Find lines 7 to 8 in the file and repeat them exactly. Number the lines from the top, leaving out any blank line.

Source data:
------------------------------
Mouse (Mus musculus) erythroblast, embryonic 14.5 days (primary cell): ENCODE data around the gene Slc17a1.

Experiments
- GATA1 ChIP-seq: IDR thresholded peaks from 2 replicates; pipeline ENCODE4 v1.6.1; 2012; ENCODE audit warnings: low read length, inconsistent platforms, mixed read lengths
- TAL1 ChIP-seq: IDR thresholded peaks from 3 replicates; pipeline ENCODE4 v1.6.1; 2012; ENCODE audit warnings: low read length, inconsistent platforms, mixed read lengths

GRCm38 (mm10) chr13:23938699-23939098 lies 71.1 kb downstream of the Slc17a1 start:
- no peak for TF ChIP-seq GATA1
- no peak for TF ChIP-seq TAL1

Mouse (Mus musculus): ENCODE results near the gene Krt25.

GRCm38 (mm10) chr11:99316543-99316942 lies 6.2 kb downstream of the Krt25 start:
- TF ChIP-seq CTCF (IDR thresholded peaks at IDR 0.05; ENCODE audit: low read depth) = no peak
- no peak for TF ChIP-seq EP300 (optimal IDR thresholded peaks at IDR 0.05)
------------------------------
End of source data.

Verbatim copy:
- no peak for TF ChIP-seq TAL1

Mouse (Mus musculus): ENCODE results near the gene Krt25.